By limiting your work-related and personal tasks to specific devices, you don't have to worry about data mix-ups or identities. You can turn one device into a productivity hub and the second into an entertainment and management zone.

You don't have to buy a new gadget to perform this function. Use your desktop or laptop only for work and your phone only for personal tasks and media use. A Chromebook is also the perfect device for personal use.

Switching between the two devices can get boring, but that's the idea. It makes you work when you work and when you play.

If procrastination is your nemesis or workaholism, having a dedicated device for work and a shutdown routine can help you fight.

3. Separate user accounts on the desktop

If you use the same device for business and personal activities, it is ideal to create separate user accounts or profiles for them.

You can use your personal account for day-to-day administration, blogging, watching movies and TV shows, and receiving newsletters. You can also use it for occasional web browsing and as a test bed for apps.

However, when you log into your work account, it's like you've dressed up for work and logged into “the zone”. By the way, getting dressed is a way to be more productive from home.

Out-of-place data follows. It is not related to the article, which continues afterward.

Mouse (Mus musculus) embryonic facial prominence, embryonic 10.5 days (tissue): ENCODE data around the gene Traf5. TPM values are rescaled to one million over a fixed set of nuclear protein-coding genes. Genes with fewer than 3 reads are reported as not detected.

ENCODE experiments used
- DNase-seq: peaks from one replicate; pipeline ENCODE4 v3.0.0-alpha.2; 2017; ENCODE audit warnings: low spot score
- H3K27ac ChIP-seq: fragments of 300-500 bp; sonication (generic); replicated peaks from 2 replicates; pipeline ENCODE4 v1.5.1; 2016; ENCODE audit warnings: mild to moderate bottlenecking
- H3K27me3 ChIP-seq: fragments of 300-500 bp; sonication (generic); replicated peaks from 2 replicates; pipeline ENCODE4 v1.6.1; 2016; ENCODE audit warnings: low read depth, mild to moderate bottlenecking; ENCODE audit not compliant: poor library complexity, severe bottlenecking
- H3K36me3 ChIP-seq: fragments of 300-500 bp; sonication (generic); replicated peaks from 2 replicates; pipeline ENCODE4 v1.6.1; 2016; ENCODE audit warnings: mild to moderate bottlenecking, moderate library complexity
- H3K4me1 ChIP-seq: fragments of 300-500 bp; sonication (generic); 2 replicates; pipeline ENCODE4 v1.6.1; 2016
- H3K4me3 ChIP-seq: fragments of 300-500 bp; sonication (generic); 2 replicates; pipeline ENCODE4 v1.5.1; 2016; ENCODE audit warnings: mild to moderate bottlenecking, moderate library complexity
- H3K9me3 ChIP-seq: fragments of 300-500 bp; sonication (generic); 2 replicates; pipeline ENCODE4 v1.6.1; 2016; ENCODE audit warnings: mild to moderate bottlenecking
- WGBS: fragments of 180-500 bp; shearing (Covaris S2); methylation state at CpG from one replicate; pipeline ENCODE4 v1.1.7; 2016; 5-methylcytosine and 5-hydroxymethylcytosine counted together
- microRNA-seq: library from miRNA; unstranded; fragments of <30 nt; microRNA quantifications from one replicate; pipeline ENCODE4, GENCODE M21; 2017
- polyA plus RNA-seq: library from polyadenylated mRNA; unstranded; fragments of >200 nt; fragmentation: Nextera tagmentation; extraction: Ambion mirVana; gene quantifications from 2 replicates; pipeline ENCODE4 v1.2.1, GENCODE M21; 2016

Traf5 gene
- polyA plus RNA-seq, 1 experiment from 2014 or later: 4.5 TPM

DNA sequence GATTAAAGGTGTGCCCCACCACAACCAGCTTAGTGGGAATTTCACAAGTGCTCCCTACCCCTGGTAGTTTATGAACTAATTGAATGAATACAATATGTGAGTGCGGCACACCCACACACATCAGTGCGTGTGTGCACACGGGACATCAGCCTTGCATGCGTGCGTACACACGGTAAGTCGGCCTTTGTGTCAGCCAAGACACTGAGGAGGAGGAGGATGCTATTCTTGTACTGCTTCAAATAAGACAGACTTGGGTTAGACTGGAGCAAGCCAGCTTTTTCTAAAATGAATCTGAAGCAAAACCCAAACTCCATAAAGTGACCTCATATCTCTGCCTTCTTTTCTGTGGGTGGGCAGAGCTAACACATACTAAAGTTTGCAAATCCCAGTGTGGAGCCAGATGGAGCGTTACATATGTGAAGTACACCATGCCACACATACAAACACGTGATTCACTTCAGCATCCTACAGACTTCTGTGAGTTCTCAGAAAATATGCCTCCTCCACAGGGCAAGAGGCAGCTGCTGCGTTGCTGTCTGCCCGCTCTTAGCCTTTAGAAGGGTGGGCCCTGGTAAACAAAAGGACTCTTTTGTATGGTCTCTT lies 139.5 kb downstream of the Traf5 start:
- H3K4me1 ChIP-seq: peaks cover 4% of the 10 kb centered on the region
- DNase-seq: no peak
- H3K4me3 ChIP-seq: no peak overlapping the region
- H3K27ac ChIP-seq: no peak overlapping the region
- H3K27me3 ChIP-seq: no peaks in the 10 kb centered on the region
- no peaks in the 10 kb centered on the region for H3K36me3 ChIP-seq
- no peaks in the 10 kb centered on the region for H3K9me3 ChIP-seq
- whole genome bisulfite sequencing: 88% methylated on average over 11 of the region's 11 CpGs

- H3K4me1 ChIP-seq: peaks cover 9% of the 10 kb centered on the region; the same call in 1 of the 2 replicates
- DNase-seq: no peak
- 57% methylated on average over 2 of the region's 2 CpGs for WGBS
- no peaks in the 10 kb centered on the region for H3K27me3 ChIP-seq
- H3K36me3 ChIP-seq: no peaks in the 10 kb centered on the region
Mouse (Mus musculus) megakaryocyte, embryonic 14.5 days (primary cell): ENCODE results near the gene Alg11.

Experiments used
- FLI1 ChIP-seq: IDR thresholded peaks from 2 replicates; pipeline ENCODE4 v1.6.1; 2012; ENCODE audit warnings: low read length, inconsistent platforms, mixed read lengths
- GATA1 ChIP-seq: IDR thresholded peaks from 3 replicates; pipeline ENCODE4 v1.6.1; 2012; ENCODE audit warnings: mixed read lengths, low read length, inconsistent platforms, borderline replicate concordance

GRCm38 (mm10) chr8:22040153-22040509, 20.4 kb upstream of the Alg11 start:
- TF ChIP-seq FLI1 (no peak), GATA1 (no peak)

4. Separate browsers or browser profiles

Don't want to switch back and forth between user accounts? Why not switch between browsers? You can use a combination of, for example, Chrome and Firefox or Safari and Opera to split your digital activities.

This approach can help keep your work browser slim. All resource-intensive activities in your personal browser are restricted to it.

You can play around with all sorts of interesting extensions in personal browser without slowing down your working browser. You also no longer have to worry about shuffling bookmarks or leaving your search history on your work account.

If Chrome or Firefox is one of your primary browsers, you can set up different profiles for work and play. 5 Custom Chrome Profiles You Should Use 5 Custom Chrome Profiles You Should Use One Chrome feature that is often overlooked: the ability to have multiple user profiles. We'll show you how they can make your life easier. And yes, you can use profiles in Firefox and other browsers as well. Read More